Gene Disruption or Gene Reframing Strategies

Approaches based on gene disruption are particularly suitable for the treatment of dominant-negative diseases, such as EBS (Aushev et al., 2017), DEB (Shinkuma et al., 2016), epidermolytic ichthyosis (EI) (March et al., 2019), or epidermolytic palmoplantar keratoderma (EPPK) (Luan et al., 2018). Here, nuclease-mediated DNA cleavage leads to the formation of indels at the target site. Consequently, frameshifts generated within the target allele induce premature termination codons (PTCs), preferentially leading to non-sense-mediated mRNA decay (NMD) (Brogna and Wen, 2009). In 2017, Aushev and colleagues established a gene editing protocol based on screening and isolation of edited keratinocytes. This proved to be functional in immortalized EBS keratinocytes (Aushev et al., 2017). They presented an unbiased targeting strategy for the disruption of mutant KRT5, potentially applicable for a broader number of EBS patients. Recently, our group used TALENs to disrupt the mutant KRT10 gene in EI (March et al., 2019). In this study, the KRT10 gene was disrupted upstream of a known PTC (Terheyden et al., 2009), which induces NMD of the resulting KRT10 transcripts. The TALEN treatment resulted in a gene editing efficiency of over 20% in primary EI keratinocytes. Further, a normalization of K10 expression and the absence of truncated keratins were observed (March et al., 2019). The in vivo potential of an end-joining (EJ)-based gene knock-out was recently demonstrated by Luan et al. (2018). Using a mutation-specific CRISPR/Cas9-based approach, the effect of a dominant-negative KRT9 mutation, causing EPPK, was partially reversed (Luan et al., 2018). For the treatment of the dominant form of DEB, Shinkuma et al. (2016) presented an allele-specific gene editing strategy aiming at the disruption of a dominant-negative COL7A1 allele carrying a 15 nt deletion. This study underlined the importance of prior definition of NMD-inducing PTCs in gene disruption approaches, as here truncated type VII collagens were detectable in treated induced pluripotent stem cells (iPSCs) derived from primary patient fibroblasts (Shinkuma et al., 2016).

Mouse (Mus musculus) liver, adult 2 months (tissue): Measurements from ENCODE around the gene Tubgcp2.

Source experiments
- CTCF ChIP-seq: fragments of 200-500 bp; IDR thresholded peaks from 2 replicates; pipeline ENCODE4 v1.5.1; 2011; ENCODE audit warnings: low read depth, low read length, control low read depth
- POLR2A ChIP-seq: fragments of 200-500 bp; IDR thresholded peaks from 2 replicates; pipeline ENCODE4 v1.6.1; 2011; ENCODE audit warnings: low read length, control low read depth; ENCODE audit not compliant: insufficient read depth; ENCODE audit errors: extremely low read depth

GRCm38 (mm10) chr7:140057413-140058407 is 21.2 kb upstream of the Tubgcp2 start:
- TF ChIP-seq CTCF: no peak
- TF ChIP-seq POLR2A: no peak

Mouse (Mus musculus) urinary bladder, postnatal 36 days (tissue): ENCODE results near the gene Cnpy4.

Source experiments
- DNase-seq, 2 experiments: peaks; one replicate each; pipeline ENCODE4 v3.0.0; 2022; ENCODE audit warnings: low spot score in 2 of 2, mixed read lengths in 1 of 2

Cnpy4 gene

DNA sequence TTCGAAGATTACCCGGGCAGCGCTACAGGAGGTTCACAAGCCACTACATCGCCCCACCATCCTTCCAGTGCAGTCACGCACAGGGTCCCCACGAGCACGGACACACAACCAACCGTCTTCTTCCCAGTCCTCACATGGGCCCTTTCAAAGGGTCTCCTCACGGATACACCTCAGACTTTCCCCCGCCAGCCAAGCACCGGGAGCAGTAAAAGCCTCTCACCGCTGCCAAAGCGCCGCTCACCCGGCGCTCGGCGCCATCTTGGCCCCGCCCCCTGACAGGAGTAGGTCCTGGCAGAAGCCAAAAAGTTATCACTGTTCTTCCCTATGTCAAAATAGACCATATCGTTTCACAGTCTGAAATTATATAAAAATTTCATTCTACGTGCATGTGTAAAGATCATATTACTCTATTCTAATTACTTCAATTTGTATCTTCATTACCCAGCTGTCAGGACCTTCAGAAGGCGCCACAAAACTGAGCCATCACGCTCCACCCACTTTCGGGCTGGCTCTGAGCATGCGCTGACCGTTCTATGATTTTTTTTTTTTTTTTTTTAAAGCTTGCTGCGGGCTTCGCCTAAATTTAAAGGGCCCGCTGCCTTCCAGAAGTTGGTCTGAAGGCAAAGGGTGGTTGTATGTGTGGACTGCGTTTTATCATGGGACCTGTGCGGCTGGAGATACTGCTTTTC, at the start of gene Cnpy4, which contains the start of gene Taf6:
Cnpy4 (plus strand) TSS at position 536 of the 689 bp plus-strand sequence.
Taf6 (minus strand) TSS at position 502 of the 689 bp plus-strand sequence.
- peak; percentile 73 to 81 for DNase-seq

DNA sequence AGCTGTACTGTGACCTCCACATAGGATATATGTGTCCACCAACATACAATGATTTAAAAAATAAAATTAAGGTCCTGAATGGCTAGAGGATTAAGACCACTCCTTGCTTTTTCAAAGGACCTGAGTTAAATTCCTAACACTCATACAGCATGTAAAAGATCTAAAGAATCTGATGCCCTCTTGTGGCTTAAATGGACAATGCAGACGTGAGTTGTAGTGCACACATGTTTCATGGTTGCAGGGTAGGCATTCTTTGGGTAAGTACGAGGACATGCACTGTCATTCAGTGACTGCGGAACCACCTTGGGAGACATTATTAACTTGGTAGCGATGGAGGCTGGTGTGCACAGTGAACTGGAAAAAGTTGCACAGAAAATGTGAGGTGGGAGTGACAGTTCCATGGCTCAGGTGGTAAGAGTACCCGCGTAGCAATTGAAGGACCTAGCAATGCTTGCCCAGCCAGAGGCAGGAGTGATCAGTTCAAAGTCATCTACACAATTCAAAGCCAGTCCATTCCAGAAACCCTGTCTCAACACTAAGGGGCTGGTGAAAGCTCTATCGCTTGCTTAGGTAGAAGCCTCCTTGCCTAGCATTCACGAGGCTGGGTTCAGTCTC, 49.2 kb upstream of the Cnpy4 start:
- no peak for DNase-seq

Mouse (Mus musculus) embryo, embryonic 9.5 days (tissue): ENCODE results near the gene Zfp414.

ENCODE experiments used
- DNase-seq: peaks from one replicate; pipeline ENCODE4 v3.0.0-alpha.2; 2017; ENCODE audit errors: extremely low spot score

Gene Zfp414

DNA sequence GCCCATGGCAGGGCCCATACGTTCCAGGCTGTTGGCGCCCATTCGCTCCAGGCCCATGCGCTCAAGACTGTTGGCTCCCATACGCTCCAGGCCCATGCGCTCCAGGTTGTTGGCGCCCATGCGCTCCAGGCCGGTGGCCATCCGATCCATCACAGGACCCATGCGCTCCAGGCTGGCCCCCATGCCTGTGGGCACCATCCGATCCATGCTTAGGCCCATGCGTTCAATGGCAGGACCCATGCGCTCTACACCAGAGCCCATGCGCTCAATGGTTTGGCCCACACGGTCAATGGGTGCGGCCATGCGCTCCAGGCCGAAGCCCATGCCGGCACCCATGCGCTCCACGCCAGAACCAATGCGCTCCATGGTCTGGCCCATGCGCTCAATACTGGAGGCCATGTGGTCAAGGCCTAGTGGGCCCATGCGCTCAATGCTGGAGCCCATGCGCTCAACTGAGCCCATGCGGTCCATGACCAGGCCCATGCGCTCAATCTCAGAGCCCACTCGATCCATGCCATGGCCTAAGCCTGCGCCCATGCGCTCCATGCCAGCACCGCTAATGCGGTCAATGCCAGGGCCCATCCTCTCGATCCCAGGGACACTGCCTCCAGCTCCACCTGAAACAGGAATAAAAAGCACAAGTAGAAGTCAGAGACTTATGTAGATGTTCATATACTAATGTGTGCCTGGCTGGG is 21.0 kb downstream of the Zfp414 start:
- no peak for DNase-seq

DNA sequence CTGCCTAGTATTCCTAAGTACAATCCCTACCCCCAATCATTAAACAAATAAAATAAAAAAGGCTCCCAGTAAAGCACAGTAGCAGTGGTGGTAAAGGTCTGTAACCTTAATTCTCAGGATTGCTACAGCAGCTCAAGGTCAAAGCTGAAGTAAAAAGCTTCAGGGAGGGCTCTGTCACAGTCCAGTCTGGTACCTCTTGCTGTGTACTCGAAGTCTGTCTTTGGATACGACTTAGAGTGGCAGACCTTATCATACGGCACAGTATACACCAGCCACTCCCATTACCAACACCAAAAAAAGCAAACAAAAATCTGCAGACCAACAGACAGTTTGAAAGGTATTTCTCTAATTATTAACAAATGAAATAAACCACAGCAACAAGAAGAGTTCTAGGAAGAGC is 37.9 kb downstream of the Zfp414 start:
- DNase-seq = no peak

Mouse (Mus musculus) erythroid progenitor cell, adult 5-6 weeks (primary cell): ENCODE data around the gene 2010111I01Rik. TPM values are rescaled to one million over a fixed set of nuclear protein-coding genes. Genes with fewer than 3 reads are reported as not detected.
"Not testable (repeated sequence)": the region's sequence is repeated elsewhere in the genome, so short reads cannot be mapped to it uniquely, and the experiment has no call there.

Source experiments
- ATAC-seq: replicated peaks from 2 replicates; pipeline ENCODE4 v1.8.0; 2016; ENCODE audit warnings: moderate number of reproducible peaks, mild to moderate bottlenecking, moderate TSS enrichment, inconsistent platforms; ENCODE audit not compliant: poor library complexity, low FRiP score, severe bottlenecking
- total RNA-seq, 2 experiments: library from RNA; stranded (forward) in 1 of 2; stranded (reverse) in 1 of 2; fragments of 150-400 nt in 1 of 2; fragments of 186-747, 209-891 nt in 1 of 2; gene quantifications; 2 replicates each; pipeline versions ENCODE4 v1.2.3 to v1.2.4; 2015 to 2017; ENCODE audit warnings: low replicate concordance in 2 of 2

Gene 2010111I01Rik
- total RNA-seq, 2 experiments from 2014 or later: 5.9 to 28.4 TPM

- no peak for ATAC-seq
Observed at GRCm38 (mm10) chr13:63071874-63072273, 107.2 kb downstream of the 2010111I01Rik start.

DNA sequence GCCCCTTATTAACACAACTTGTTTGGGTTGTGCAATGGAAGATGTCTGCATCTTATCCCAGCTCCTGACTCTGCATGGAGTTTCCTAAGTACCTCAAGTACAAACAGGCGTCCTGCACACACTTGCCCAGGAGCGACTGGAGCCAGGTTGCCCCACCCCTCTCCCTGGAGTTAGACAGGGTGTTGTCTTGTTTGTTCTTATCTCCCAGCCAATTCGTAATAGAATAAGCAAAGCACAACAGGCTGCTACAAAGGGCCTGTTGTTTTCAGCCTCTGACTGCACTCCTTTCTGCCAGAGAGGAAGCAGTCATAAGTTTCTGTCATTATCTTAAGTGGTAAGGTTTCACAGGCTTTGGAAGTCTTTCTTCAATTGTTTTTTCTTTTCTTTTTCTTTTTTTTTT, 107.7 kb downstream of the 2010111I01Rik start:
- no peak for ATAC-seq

Besides gene disruption, EJ-based genome editing strategies can be exploited to reframe a gene of interest. Due to the phenotypic severity of RDEB-causing frameshift mutations, all current gene reframing approaches to date focus on COL7A1 targeting (Chamorro et al., 2016; Mencia et al., 2018; Takashima et al., 2019; Kocher et al., 2020). Ex vivo reframing approaches were successfully applied to target fibroblasts (Takashima et al., 2019) and keratinocytes (Kocher et al., 2020) with gene editing efficiencies of over 50% and over 70%, respectively. Takashima et al. targeted a cytosine deletion within exon 70 of COL7A1 in a mutation-specific manner, leading to the expression of functional type VII collagen. Further, protein restoration was detectable in approximately half of the treated cells, and the injection of bulk-treated samples into a mouse model resulted in type VII collagen rescue within the BMZ (Takashima et al., 2019). Our group recently demonstrated a precise CRISPR/Cas9 targeting strategy aiming at the correction of a frameshift mutation within exon 73 of COL7A1 (Kocher et al., 2020). Sequence-specific ribonucleoproteins were delivered into primary RDEB patient keratinocytes, introducing a precise and predicted single adenine sense-strand insertion at the respective COL7A1 locus. Next-generation sequencing of the on-target site revealed the precise modification upstream of the pathogenic mutation in at least 17% of all analyzed COL7A1 alleles. Additionally, type VII collagen restoration was detectable in > 70% of Cas9 nuclease-treated RDEB keratinocytes. This study underlined that precise end-joining-based DNA repair represents an efficient and suitable strategy to revert the disease-associated nature of genodermatoses.